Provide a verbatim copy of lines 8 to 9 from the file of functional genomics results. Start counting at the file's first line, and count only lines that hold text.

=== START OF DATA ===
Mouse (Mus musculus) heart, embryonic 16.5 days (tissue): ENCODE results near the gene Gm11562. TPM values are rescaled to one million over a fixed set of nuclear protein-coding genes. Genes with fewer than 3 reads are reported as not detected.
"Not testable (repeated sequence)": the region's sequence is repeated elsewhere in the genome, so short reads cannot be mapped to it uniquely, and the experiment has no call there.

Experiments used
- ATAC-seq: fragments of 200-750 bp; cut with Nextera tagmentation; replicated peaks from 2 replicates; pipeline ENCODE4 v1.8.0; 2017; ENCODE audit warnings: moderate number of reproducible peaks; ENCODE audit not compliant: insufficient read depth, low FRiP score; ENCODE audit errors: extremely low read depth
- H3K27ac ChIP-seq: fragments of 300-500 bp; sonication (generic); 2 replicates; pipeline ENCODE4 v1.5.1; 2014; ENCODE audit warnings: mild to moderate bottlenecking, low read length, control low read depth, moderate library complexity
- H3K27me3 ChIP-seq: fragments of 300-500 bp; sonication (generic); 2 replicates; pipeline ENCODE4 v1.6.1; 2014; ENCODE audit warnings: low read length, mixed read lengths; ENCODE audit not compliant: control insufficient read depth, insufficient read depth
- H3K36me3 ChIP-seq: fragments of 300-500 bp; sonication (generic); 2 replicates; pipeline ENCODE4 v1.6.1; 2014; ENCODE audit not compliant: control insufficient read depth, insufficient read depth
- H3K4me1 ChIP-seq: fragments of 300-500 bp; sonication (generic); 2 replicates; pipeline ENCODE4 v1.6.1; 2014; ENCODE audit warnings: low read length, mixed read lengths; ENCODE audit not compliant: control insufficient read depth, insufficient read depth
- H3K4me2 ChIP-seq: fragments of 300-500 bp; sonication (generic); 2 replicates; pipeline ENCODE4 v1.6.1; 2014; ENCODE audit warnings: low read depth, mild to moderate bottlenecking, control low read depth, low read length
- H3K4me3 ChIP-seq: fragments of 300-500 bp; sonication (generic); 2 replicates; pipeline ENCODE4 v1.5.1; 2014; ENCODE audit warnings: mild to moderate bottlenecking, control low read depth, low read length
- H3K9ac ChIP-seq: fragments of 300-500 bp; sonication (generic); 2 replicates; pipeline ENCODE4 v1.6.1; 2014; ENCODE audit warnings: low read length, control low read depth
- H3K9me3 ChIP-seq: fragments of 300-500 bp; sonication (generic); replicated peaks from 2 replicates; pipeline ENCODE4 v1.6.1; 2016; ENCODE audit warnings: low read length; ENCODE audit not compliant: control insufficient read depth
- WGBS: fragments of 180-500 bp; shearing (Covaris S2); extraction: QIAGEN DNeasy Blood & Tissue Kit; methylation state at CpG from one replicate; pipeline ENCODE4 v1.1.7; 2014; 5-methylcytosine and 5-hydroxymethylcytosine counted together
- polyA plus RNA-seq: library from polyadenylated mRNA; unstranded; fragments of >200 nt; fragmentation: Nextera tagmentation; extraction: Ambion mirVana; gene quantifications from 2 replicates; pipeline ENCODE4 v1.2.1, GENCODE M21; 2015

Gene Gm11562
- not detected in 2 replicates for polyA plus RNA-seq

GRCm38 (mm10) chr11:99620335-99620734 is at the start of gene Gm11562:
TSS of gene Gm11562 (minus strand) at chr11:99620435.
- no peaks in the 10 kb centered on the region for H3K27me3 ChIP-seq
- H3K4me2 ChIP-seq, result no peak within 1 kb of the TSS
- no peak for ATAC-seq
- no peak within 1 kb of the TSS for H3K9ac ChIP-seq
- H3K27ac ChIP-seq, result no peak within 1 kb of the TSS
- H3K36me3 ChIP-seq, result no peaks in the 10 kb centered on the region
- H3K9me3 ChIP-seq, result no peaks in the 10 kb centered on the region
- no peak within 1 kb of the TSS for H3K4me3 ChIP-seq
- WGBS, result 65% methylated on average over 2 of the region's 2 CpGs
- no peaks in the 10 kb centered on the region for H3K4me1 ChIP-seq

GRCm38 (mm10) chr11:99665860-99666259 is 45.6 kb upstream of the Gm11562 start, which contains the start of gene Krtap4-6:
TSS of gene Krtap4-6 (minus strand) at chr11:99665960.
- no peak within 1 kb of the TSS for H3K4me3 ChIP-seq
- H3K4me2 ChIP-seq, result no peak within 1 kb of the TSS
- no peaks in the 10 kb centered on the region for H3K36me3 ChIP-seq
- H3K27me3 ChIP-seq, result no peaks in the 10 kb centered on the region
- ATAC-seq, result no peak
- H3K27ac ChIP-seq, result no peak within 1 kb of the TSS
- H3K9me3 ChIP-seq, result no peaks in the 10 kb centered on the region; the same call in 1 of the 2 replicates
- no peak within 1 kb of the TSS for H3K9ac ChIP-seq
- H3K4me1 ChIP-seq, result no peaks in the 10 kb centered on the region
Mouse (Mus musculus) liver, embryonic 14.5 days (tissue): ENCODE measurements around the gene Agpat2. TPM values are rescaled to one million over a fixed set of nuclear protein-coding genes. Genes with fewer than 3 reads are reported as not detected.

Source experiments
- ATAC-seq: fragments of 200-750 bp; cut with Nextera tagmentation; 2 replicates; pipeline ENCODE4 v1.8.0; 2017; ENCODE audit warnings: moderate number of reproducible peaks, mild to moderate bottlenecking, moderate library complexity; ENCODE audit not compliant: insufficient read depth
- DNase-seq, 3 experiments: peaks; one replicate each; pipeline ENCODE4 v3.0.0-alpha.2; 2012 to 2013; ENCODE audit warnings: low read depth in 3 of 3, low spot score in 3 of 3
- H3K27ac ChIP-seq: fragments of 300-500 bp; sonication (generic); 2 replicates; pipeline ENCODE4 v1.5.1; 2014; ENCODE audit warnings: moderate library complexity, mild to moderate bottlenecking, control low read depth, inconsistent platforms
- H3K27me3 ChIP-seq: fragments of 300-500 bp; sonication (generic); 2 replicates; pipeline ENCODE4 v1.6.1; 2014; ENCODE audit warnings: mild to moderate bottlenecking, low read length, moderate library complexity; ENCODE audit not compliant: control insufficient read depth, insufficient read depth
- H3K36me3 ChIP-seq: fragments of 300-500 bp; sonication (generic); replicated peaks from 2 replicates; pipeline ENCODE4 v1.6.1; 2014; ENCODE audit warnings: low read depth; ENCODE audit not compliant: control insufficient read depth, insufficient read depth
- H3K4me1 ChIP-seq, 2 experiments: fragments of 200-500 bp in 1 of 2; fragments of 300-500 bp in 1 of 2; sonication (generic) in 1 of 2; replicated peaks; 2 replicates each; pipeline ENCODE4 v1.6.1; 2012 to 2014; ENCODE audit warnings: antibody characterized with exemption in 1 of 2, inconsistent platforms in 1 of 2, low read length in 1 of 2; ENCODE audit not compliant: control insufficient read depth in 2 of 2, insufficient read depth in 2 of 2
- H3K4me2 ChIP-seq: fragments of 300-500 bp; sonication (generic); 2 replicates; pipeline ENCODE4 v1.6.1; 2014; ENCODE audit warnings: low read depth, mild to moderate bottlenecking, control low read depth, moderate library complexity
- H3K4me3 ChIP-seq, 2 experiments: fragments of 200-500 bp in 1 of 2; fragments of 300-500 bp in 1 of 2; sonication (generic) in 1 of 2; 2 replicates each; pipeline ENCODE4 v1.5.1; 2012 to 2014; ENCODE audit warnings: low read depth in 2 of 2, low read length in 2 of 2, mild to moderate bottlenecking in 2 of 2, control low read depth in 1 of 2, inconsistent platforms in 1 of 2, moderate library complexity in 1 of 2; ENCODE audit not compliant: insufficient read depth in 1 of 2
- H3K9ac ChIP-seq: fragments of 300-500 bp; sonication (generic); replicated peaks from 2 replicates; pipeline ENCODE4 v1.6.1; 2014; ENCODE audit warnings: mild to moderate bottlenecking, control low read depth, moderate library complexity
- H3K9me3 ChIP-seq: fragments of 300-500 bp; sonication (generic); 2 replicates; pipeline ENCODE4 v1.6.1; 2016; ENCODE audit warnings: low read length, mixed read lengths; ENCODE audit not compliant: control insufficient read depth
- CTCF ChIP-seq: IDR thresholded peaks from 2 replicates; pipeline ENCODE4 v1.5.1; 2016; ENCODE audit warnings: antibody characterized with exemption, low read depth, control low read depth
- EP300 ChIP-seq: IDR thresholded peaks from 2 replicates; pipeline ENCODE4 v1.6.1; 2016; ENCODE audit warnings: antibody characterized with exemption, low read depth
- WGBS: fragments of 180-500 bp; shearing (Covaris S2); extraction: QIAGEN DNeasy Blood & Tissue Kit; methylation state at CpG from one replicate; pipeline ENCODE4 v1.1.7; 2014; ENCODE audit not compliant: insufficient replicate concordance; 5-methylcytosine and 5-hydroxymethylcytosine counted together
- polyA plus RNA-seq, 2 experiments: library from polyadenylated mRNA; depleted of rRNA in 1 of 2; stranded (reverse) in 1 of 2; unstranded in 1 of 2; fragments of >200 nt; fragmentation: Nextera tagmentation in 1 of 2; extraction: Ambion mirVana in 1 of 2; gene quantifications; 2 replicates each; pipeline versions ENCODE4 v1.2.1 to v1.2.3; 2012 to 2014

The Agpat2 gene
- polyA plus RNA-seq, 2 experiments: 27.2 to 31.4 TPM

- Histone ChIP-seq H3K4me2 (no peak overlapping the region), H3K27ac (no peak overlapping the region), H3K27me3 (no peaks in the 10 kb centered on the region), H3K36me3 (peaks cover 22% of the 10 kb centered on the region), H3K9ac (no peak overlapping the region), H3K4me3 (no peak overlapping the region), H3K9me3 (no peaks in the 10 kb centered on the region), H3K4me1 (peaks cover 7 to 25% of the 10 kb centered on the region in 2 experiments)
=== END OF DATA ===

- H3K4me1 ChIP-seq: fragments of 300-500 bp; sonication (generic); 2 replicates; pipeline ENCODE4 v1.6.1; 2014; ENCODE audit warnings: low read length, mixed read lengths; ENCODE audit not compliant: control insufficient read depth, insufficient read depth
- H3K4me2 ChIP-seq: fragments of 300-500 bp; sonication (generic); 2 replicates; pipeline ENCODE4 v1.6.1; 2014; ENCODE audit warnings: low read depth, mild to moderate bottlenecking, control low read depth, low read length